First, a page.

Well, that is all she wrote on the career of Richard Allen Jefferson. Known as RJ to all of his peers (peep the tattoo on his right arm), a long and storied career has finally come to an end after seventeen seasons. After an impressive career at the University of Arizona, he was selected by the Rockets with the #13 pick in the 2001 draft and shipped immediately to the NJ Nets.
New Jersey is the place where Jefferson spent seven seasons, and without a doubt he had his prime years there. His first two seasons in the league he was part of a squad that made it to the NBA Finals– still the only appearances in franchise history. He didn’t have much of a three-point shot yet, but he was a regular bucket-getter and somebody who was admired for his athleticism.
He averaged 22+ points twice there, and formed quite the trio with Jason Kidd and Vince Carter, despite the three of them having very little playoff success together. After arguably his best season with the team in 2007-08, the team shipped him to Milwaukee for Bobby Simmons and Yi Jianlian. RJ would average 19.6 points per game in his lone season in Milwaukee, before spending the next 2.5 years as a Spurs starter. From there, he was traded to the Warriors, where he was a reserve forward for Mark Jackson’s squad.
He was the starting small forward in Utah in 2013-14, before signing on to take a reserve role in Dallas for 2014-15. Then, he joined LBJ, Kyrie, and K-Love in Cleveland, and despite averaging 5.5 points per game, played a huge role for them. He is most known from his time there for throwing down a massive jam over Klay Thompson on Christmas Day. He served as a terrific mentor for their younger guys and made a well-known podcast called Road-Trippin with Channing Frye, both of whom went to Arizona.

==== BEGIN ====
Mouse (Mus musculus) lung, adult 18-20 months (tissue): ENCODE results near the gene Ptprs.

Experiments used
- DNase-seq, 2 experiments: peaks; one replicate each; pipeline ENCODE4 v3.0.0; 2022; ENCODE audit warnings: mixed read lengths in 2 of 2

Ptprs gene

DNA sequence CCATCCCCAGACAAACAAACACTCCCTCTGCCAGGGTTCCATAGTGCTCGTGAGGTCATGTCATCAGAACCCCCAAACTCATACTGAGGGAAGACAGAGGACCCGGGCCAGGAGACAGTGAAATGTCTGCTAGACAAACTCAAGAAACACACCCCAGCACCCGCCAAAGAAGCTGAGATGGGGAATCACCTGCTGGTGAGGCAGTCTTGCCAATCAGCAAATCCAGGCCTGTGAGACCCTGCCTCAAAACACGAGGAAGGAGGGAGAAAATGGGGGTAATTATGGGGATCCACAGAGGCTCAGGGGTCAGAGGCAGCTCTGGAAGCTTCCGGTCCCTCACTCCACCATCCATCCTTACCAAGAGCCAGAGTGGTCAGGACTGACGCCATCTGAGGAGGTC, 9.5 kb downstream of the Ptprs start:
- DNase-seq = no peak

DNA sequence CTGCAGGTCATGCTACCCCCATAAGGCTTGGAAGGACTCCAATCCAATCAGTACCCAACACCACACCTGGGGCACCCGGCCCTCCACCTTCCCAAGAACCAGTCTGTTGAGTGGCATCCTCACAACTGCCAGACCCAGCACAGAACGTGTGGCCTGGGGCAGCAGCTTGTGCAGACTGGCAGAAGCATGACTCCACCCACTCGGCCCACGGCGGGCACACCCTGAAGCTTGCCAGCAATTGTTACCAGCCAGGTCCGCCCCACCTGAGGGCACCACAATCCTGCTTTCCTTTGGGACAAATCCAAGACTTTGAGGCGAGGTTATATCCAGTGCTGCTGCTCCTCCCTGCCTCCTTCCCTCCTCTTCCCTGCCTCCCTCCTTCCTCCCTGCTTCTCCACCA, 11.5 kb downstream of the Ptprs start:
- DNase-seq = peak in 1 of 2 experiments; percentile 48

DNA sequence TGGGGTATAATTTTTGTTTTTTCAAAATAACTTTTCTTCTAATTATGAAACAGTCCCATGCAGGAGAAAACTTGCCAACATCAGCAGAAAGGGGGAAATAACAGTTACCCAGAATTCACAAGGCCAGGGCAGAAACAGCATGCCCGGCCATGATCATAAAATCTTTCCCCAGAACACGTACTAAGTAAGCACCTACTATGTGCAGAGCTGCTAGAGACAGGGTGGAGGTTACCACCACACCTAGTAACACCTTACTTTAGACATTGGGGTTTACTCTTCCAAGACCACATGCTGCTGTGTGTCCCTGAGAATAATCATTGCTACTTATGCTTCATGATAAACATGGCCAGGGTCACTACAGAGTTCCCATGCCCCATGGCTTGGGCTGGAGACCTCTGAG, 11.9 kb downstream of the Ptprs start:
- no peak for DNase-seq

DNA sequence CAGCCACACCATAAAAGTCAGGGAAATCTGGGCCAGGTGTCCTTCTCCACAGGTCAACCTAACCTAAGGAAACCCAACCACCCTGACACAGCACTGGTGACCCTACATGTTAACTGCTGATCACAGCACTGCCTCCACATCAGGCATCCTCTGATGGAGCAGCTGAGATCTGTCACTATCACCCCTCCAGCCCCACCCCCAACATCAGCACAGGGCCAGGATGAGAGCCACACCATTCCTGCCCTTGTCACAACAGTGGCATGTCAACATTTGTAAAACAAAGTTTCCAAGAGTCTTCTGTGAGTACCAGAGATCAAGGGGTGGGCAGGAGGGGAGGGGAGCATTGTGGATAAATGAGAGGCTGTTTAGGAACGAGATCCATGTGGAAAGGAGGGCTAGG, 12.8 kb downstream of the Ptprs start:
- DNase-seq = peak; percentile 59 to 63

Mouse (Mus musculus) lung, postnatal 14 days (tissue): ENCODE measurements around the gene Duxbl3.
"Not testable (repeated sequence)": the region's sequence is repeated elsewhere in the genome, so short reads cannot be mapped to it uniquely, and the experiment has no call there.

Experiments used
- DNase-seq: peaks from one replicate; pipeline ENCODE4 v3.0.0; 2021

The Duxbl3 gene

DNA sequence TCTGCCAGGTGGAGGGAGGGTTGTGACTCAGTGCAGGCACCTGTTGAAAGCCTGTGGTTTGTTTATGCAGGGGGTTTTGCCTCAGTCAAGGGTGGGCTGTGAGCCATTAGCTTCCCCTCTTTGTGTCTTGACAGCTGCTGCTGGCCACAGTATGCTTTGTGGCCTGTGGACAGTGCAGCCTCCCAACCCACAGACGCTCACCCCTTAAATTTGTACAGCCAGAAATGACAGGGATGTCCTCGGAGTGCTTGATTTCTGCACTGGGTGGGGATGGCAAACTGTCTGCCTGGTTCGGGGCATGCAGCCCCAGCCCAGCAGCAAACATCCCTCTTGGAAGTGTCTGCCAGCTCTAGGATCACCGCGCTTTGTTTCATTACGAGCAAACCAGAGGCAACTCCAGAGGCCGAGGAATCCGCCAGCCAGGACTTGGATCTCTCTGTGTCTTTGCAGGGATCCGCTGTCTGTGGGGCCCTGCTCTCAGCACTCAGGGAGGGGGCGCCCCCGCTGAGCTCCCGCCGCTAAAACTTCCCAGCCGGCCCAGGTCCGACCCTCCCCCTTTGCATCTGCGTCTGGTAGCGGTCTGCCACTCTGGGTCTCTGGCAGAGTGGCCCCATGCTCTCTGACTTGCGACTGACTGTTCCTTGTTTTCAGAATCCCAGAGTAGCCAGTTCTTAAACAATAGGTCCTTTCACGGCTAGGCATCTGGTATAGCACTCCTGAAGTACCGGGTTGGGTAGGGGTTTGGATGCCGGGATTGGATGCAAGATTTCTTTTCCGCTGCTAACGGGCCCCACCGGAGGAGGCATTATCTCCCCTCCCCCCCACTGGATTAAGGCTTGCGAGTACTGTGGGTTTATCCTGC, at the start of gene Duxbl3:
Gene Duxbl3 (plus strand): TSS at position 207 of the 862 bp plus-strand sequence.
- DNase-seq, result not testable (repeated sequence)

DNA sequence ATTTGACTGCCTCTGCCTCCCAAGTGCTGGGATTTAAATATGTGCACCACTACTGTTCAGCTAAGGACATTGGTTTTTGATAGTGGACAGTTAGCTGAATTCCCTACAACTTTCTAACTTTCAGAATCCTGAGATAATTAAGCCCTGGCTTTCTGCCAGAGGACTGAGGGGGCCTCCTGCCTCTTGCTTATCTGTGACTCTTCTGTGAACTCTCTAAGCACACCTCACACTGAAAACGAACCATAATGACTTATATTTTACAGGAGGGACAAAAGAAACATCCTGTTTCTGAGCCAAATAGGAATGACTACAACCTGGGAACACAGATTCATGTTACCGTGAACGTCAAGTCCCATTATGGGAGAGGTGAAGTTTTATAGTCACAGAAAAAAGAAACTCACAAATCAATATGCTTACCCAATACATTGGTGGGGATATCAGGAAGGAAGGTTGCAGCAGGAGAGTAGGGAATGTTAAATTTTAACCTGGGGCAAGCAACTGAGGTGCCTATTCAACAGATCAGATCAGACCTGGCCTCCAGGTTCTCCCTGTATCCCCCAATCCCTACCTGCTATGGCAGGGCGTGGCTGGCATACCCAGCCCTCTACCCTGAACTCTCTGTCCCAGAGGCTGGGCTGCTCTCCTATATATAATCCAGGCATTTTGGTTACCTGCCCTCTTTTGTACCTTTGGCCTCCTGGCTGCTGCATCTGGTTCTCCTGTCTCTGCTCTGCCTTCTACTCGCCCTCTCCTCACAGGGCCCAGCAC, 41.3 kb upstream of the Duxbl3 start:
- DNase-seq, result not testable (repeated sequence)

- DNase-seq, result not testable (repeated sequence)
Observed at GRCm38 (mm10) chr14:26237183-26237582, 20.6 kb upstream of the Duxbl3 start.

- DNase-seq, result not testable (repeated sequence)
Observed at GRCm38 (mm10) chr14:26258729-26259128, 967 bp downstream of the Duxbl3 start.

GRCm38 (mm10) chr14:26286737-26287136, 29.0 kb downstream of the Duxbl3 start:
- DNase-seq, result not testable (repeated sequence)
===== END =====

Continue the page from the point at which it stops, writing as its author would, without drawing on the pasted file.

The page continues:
After his time in Cleveland was up (two seasons w/ CLE), he took on a role in Denver where he’d solely mentor, and hardly touch the floor. He played in 20 games, averaging just 8.2 minutes per contest. It would be the only time in his career he wore a # that did not end in a 4. He wore #24 in six cities, #44 in Golden State, and then #22 in Denver. It looked very weird to see him in that uniform, as many players look odd in their uni with their final team. Not as weird as Hakeem in Toronto or Ewing in Seattle/Orlando, but still weird.
Career stats for RJ:
Games played: 1,181 (809 starts)
PTS: 14,904 pts
Thank you, Richard Jefferson, for the memories. There is hardly any doubt that we will see him get a full-time podcast to host, and become more social media savvy in his retirement now that he has an Instagram. Happy trails.